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codexalimentarius > Themes > Contaminants

Contaminants

Contaminants are substances that have not been intentionally added to food. Food production processes can lead to substances entering the food at any moment: during manufacturing, handling, storage, processing or distribution. Contaminants can also enter the food from the environment. The presence of such substances in food must be monitored carefully to avoid contamination effecting the quality of the food or making the food unsafe.

The role of Codex in Contaminants

The Codex maximum level (ML) for a contaminant in a food or feed commodity is the maximum concentration of that substance recommended by the Codex Alimentarius Commission to be legally permitted in that commodity. As many contaminants occur naturally it would be impossible to impose a zero limit on these substances. To protect human health Codex works to keep these levels as low as possible based on sound scientific evidence.

The Codex Committee on Contaminants in Food (CCCF) establishes and endorses permitted maximum levels or guideline levels for contaminants and naturally occurring toxicants in food and feed. It also prepares priority lists of contaminants and naturally occurring toxicants for risk assessment by the Joint FAO/WHO Expert Committee on Food Additives (JECFA).

The CCCF considers methods of analysis and sampling for the determination of contaminants and naturally occurring toxicants in food and feed and develops and elaborates standards or codes of practice for related subjects. It also considers other matters assigned to it by the Commission in relation to contaminants and naturally occurring toxicants in food and feed.

Related Codex Texts

Reference Title Committee Last modified
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CXS 193-1995General Standard for Contaminants and Toxins in Food and FeedCCCF2018
CXS 228-2001General Methods of Analysis for ContaminantsCCMAS2004
CXC 49-2001Code of Practice Concerning Source Directed Measures to Reduce Contamination of Foods with ChemicalsCCCF2001
CXC 77-2017Code of Practice for the Prevention and Reduction of Arsenic Contamination in RiceCCCF2017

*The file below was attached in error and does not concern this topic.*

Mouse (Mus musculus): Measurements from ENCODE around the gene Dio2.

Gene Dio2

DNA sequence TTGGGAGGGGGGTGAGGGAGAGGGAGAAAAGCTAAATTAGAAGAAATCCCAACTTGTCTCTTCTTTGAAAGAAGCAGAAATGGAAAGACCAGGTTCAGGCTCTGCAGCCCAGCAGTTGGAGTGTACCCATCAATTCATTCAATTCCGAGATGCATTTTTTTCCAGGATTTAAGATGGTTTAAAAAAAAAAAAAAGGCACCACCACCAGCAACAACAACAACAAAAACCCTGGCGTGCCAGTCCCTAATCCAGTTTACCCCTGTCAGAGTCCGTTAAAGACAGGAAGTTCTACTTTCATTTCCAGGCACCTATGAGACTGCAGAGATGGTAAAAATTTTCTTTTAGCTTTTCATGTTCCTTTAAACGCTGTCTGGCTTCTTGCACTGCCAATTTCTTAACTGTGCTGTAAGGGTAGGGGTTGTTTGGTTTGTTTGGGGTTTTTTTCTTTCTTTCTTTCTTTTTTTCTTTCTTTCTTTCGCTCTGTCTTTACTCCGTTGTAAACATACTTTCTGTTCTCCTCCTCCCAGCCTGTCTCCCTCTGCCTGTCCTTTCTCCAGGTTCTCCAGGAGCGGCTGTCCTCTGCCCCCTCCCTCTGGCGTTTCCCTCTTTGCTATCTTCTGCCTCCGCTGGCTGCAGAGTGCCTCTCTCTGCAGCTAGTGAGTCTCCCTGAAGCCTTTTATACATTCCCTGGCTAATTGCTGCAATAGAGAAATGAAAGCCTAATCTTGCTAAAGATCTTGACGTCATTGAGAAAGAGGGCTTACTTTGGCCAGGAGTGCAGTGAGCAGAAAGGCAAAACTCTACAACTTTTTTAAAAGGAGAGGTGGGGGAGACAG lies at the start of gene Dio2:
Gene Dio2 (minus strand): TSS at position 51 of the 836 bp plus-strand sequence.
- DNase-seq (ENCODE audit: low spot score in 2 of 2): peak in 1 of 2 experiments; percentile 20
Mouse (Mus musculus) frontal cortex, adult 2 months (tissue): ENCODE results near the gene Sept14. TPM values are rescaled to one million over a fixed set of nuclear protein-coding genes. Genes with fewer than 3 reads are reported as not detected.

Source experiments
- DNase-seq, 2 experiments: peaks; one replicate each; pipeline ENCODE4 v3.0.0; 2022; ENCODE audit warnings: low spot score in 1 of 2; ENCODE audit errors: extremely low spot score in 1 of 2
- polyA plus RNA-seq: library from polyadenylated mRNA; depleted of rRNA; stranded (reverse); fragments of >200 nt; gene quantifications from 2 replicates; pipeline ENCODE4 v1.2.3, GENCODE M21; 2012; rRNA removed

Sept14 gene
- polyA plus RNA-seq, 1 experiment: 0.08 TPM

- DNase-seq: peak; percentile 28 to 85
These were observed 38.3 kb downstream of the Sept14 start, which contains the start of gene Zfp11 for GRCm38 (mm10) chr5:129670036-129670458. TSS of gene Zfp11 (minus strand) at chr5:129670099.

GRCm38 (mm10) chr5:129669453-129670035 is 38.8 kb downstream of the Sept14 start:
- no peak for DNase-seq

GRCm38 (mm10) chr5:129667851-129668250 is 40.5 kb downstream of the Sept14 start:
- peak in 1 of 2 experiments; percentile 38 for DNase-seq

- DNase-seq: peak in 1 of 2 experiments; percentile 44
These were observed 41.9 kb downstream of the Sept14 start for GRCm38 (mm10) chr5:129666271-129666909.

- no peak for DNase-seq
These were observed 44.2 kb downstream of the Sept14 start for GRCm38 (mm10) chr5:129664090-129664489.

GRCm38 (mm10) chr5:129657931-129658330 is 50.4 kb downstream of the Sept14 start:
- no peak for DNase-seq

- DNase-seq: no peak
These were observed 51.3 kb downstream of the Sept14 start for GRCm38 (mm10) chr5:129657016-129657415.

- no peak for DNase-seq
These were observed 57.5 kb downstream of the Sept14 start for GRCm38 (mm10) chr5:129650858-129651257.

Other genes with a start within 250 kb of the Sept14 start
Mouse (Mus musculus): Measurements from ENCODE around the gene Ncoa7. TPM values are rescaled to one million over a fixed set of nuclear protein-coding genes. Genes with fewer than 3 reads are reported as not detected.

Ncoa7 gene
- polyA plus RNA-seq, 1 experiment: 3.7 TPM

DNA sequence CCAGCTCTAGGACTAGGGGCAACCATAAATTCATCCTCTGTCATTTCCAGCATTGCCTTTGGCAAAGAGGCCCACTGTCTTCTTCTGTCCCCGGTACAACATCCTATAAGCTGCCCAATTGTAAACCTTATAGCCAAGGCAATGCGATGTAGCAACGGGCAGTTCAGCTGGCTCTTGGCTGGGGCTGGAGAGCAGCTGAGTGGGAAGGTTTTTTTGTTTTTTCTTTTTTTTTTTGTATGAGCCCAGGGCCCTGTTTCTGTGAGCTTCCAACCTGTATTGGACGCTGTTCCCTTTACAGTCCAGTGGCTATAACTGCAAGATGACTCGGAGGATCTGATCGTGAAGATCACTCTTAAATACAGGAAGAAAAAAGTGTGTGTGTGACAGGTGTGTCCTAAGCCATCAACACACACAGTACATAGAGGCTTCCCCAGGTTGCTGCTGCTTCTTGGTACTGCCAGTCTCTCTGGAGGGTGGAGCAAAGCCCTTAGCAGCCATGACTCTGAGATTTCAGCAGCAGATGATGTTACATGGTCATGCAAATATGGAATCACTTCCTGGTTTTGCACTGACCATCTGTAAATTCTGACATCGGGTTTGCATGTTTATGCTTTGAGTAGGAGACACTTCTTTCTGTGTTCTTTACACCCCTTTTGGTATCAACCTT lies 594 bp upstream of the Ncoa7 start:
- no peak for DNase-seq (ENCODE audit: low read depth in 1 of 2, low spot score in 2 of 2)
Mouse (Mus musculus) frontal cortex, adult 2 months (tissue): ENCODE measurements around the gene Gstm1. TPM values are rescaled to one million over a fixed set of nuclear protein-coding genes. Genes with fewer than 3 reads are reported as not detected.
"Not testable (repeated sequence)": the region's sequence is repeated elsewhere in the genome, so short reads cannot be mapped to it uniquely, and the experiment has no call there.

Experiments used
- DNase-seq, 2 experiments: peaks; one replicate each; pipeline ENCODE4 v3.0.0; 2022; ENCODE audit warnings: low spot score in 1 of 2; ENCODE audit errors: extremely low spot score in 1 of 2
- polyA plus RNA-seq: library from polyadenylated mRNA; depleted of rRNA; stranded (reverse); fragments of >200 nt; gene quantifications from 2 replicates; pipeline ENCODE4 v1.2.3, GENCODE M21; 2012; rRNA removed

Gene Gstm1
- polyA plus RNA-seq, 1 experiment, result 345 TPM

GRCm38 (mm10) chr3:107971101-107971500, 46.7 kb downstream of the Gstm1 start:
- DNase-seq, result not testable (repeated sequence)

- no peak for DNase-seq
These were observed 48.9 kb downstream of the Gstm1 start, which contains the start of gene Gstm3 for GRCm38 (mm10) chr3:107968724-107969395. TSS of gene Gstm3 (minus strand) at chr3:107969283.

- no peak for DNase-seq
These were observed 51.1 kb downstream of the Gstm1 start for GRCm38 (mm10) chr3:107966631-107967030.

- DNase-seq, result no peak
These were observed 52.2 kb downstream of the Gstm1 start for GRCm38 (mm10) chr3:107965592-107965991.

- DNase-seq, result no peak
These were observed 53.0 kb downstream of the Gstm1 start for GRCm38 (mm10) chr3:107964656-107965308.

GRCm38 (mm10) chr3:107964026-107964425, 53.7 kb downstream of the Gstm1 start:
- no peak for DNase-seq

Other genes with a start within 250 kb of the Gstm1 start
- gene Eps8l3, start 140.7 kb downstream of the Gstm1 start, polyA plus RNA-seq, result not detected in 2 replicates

CXC 78-2017Code of Practice for the Prevention and Reduction of Mycotoxins in Spices CCCF2017

News

Understanding acrylamide

Earlier this week there were stories in the press that the UK Food Standards Agency is warning that overcooked starchy foods can contain acrylamide, a chemical liked to cancer. Risks during high temperature cooking Recent concern over the presence of acrylamide in food dates from 2002. Scientists reported that up to “mg/kg” quantities of acrylamide could be formed in carbohydrate-rich foods during high-temperature cooking, e.g. during frying, baking, roasting, toasting and grilling.  Acrylamide (or acrylic amide) is a chemical compound with the chemical [...]
30 January 2017
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Key Facts

  • Contaminants are substances that have not been intentionally added to food
  • Contaminants can be present in food as a result of the various stages of production, packaging, transport or storage. They can also result from environmental contamination
  • Codex has established 17 (MLs) for contaminants including mycotoxins (poisonous funghi produced by certain chemical compounds), metals (such as arsenic, lead and mercury) and radionuclides (e.g. in drinking water)
  • Codex MLs ensure food does not contain contaminants at levels which could threaten human health
  • JECFA meets twice a year to evaluate contaminants in food

Five keys to safer food